I’m now into my second week as the new Head of Manpower Services at AEI Saudi. I’ve had a very warm welcome and some great support and advice in my first days as a member of the AEI team.
Not only am I having to adjust to a new team of colleagues, I’m also adjusting to a new country, one which I had read a lot about, but rarely visited. Apart from a couple of road trips through Saudi from Kuwait on the way to Bahrain, I hadn’t visited Saudi and never Riyadh, it’s capital. So what was I expecting? And how did those expectations match up to reality?
It sounds a little unfair, certainly now, but I was a little nervous getting on the aircraft to come for the first time; would my visa work? would I be stuck in a queue for hours on, would my luggage be taken away and searched? Would I even make it into the “Kingdom”?
Of course, my AEI colleagues, with a great deal of experience in getting the right visas, had already arranged that process and when I arrived I was greeted warmly and professionally by a young Saudi guy who spoke great English. Only a few seconds later I was waiting for my luggage, which was quickly scanned and I was on my way. I was aware of the items that I shouldn’t bring and so I didn’t bring them. Riyadh airport is clean, well-managed and runs smoothly. If you have done even a little bit of international travel, you will sail through. I was in an AEI car and on my way to the AEI Olaya Residence in moments.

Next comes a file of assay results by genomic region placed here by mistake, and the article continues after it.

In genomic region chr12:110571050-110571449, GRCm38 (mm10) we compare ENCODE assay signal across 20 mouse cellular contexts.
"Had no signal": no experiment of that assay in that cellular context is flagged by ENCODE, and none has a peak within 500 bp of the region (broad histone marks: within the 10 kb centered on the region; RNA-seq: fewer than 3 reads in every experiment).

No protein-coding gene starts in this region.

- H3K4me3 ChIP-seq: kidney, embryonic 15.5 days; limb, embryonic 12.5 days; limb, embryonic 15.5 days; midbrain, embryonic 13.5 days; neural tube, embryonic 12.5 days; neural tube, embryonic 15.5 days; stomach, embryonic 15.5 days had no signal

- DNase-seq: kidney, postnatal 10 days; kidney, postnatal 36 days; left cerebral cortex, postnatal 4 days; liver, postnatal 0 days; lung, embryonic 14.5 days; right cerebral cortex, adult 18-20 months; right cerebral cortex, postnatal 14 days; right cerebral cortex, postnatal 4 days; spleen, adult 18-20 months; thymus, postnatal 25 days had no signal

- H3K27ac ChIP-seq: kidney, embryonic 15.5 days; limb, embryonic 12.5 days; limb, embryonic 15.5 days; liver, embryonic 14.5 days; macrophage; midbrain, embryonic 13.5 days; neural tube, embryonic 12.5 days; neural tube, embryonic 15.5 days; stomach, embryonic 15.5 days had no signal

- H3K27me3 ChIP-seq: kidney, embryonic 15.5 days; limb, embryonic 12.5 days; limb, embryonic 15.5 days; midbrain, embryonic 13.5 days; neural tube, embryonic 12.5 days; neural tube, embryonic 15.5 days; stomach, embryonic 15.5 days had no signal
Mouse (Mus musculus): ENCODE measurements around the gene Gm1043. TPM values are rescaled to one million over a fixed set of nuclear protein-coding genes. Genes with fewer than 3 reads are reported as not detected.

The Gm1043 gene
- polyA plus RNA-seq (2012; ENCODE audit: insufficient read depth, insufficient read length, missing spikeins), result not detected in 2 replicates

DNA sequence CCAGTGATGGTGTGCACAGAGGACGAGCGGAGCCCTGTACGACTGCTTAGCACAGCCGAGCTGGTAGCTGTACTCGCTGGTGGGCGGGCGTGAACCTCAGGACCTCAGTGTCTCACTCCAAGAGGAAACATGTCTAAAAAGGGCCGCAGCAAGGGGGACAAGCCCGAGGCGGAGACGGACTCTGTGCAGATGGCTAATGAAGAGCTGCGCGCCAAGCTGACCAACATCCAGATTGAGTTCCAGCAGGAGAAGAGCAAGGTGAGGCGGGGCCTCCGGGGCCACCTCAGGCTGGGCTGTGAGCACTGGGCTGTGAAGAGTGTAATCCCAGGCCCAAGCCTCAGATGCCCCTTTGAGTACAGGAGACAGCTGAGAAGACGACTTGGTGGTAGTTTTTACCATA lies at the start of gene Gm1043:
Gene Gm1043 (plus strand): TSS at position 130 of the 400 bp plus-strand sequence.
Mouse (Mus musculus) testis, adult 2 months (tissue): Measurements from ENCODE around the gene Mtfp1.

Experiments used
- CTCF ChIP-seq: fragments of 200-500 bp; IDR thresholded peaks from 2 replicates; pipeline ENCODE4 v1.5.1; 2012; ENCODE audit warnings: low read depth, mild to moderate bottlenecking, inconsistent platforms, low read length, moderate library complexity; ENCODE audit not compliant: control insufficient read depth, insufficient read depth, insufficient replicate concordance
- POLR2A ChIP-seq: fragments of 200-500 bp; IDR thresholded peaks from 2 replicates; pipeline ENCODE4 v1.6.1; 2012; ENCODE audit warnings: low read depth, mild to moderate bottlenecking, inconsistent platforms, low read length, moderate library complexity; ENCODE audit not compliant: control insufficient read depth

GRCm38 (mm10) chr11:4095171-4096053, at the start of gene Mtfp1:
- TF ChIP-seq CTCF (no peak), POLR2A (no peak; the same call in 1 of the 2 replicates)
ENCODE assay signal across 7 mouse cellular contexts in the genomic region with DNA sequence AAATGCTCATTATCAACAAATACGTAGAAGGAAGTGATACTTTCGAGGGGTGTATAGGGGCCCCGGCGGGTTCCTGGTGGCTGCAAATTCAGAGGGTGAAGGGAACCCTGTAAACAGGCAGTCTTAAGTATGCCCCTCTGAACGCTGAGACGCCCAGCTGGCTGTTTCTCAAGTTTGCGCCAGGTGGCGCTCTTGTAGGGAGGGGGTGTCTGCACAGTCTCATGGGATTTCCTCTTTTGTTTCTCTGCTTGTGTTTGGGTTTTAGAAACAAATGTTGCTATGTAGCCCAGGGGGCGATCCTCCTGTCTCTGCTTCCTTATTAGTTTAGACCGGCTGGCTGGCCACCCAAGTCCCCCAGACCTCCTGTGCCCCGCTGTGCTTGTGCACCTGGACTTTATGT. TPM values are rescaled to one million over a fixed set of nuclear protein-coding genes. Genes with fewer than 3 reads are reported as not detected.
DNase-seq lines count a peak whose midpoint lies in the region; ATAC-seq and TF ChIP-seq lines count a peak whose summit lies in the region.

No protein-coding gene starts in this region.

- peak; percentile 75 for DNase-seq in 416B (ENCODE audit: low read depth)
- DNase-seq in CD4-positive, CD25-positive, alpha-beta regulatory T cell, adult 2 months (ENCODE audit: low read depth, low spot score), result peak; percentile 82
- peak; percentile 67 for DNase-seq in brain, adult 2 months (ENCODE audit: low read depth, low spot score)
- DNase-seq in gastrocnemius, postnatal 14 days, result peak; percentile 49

On the drive in, I was struck by the size and scale of Riyadh. The Princess Nourah Bint Abdul Rahman University for Women, just outside the airport has over 60,000 students in 34 colleges. The campus is 8 million square meters in size, with pre-schools, primary schools, intermediate and secondary schools. As well as a central library, research centres, a university hospital and an automated metro system. The University Metro system will link to the Riyadh Metro, which I saw under construction. In 2019 when the Riyadh Metro is completed it will have six lines, 85 stations and stretch out 176 Kilometres. We passed medical complexes and shopping malls. Office towers and 5-star hotels. While there is a respectful feeling there wasn’t the tension I was expecting. I ate out with a friend one evening and saw Saudi families, groups of friends and business people mixing together in a friendly and regular way. It all seemed very normal….
And so far I’ve only seen Riyadh. Saudi is a market of scale, with 30m population, three main business areas: Jeddah, Riyadh and Dammam/Al Khobar and an economy almost the size of the other five GCC countries combined. Granted, I’ve only spent a week here, but for international businesses looking to develop the opportunities clearly abundant in Saudi, the message seems clear. Come and visit. I’m sure if you do, everyone at AEI, like they did for me, will make you very welcome, help you avoid some of the common mistakes and offer you the best chance of success.